“The world court's decision to clear Serbia of genocide in Bosnia is an exercise in denial.... The international court of justice judgment on Serbia's role in Bosnia is narrow, conservative and perverse.... Yet the court immediately adds: 'It is true that there is much evidence of direct or indirect participation by the official army of the FRY, along with the Bosnian Serb armed forces, in military operations in Bosnia and Herzegovina in the years prior to the events at Srebrenica.' If those operations did not involve genocide, as the court rules, the Serbian-Yugoslav army and state could not have been guilty of participation in it.... The court therefore limits Serbia's guilt to its failure to try to prevent the genocidal massacre taking place, and to help apprehend the perpetrator, Ratko Mladic, indicted by the ICTY. The former is a curious finding, since if Serbian leaders were really in a position to influence the Bosnian-Serbian army not to massacre the Muslim men of Srebrenica, that implies a degree of knowledge and influence that suggests complicity in the massacre - something which the Court denies.” (Sources: OpenDemocracy.net and The Guardian)
As Dr. Sahib Mustaqim Bleher - in his Genocide Politics op/ed - pointed out:

“For the court to find that Serbia was responsible for the horrible crimes committed during the Bosnian conflict and that reparations were to be paid would set a dagerous precedent under which reparations might subsequently also be sought by the Palestinians or Lebanese against the State of Israel or Iraqis and Afghans against the US and UK. To ignore the evidence of a genocide, on the other hand, would give a green light to any group of people furthering their political agenda through the use of terror. As courts frequently do, the International Court of Justice came up with a compromise. They declared that the massacre of Bosniaks at Srebrenica (under the “watchful” eyes of UN observers, by the way) was genocide, but that Serbia was not directly responsible as a state. They found that Serbia didn't do enough to stop genocide from happening, but found no evidence that they directly ordered the crime. The countries dominating the UN may have saved their own skin by this ruling, but it compounds an already complex issue even further.”
Genocide is not a question of how many people died during war - it's rather a question of do those responsible for killings have a specific intent to destroy a specific ethnic or religious group, which is extremely complicated to prove on an individual level and almost impossible to prove on a state level.

The ICTY never got round to dealing with the question of whether rump Yugoslavia was responsible for the genocide, mainly because the key figure, former President Milosevic, died before his trial ended. According to the statement by Chief UN War Crimes Prosecutor, Carla Del Ponte, to the Security Council on June 7 2006, the Prosecution has proven an international armed conflict in Bosnia-Herzegovina no less than five times.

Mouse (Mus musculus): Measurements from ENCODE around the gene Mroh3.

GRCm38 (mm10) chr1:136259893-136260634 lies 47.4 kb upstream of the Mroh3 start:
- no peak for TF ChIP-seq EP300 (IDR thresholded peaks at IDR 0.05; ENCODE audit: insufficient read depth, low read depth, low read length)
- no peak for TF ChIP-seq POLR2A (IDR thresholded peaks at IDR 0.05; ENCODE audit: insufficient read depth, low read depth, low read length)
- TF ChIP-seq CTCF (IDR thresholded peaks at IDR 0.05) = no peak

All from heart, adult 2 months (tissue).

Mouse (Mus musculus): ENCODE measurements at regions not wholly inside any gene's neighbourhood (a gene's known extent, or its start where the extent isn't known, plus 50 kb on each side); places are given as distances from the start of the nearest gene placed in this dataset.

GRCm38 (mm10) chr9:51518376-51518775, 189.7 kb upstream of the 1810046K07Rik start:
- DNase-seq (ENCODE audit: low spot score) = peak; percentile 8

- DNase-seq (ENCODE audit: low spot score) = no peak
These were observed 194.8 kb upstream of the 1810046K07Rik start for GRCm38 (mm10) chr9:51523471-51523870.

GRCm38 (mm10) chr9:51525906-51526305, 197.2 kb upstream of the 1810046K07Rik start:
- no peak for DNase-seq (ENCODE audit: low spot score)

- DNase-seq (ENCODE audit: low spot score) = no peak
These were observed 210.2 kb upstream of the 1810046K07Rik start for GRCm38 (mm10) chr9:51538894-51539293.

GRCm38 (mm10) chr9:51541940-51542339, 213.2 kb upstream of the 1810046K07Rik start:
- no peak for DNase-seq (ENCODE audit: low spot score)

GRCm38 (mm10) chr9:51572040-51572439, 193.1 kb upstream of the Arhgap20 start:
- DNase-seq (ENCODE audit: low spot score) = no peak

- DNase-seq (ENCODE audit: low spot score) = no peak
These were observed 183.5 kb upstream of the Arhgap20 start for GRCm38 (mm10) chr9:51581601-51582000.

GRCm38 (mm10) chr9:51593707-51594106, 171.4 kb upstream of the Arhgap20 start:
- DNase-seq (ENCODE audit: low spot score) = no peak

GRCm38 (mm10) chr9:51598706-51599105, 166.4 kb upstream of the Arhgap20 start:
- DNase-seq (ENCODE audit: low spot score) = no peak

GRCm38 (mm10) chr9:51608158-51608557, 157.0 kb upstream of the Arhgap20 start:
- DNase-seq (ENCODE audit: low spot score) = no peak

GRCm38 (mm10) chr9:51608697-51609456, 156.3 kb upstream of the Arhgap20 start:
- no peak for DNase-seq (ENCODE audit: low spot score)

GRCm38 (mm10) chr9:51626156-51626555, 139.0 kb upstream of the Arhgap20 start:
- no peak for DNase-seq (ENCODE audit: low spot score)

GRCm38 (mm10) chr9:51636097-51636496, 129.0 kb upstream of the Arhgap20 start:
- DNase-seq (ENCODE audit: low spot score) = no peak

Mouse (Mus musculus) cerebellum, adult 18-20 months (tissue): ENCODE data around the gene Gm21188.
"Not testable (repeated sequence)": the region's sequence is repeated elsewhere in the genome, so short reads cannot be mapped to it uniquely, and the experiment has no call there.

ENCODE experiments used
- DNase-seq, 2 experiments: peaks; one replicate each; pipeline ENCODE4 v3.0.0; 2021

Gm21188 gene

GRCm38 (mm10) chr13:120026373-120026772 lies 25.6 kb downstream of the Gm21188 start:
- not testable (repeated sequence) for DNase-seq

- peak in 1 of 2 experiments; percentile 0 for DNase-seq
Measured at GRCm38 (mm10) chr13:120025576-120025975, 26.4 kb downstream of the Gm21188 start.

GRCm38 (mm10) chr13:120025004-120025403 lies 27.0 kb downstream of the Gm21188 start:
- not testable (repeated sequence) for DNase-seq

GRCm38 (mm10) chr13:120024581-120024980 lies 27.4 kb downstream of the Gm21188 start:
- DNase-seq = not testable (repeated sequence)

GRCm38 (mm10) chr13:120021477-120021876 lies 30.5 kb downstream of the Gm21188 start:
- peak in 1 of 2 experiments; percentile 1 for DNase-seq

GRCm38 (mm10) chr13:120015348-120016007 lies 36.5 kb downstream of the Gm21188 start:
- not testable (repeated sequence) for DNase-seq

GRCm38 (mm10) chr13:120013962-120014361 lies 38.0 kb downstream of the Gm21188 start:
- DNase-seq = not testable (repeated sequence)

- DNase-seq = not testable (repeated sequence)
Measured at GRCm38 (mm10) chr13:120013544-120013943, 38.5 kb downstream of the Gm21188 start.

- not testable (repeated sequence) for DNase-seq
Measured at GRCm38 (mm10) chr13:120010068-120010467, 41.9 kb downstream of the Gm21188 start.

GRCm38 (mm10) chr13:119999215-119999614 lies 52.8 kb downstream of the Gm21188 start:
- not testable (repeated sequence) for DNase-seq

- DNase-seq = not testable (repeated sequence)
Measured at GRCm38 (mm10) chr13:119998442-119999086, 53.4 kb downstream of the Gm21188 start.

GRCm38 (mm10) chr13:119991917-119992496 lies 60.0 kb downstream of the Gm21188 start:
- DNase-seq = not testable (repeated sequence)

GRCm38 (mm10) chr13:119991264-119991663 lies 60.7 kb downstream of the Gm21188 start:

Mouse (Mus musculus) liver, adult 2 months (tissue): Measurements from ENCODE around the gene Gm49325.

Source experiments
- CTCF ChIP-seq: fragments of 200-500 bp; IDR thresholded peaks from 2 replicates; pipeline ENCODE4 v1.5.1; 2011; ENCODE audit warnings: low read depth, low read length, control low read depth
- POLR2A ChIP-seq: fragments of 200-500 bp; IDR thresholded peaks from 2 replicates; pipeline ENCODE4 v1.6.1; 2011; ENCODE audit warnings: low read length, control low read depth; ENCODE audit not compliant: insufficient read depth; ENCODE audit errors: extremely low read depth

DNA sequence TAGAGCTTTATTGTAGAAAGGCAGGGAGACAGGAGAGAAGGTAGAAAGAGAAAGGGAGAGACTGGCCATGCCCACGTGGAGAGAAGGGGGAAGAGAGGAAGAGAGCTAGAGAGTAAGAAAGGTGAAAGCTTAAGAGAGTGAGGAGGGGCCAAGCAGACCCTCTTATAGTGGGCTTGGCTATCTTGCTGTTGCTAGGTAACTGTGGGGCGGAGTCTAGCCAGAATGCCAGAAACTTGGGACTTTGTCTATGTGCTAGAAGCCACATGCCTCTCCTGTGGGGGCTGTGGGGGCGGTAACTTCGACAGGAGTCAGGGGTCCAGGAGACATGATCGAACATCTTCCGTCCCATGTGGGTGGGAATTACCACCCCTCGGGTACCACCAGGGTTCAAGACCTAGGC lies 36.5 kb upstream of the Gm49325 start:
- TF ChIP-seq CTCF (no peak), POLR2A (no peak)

The judges refused to declare Serbia, whose late President Slobodan Milosevic paid and directed the Serb forces, guilty of genocide because they did not have absolute proof that Serbia had ordered the killings. Had the late Slobodan Milosevic been convicted of any of 66 counts of genocide and crimes against humanity by the International Criminal Tribunal at The Hague, a key link tying Belgrade to a policy of genocide in Bosnia might have been established. But since Milosevic cheated justice by dying in March 2006 with his trial incomplete, there was no time to convict him.

The international community could just as easily be found guilty of failing to prevent Genocide in Srebrenica (but they appear to have immunity); particularly the Netherlands, whose soldiers were charged with securing the safety of the civilians of Srebrenica, which was declared by the UN in 1993 as a safe haven and demilitarized zone. Instead, the soldiers were overtaken by Bosnian Serb forces, disarmed and made to watch as the men and boys were separated from the women and taken off to be summarily executed. The Dutch soldiers were later awarded medals by their government for their courage in battle.

A former chief judge of the U.N.'s Yugoslavia tribunal and later the chairperson of the United Nations International Commission of Inquiry on Darfur, Antonio Cassese, immediately protested the ICJ's decision in London's The Guardian by reminding the Court that:

"...the massacre was prepared in detail and took place over the course of six days (between July 13 and 19). Is it plausible that the Serbian authorities remained in the dark while the killing was in progress and reported in the press all over the world? It seems far more reasonable to believe that Serbia's leaders were informed about what was going on, and that, despite this, Serbia's military, financial and political assistance to Mladic was never interrupted."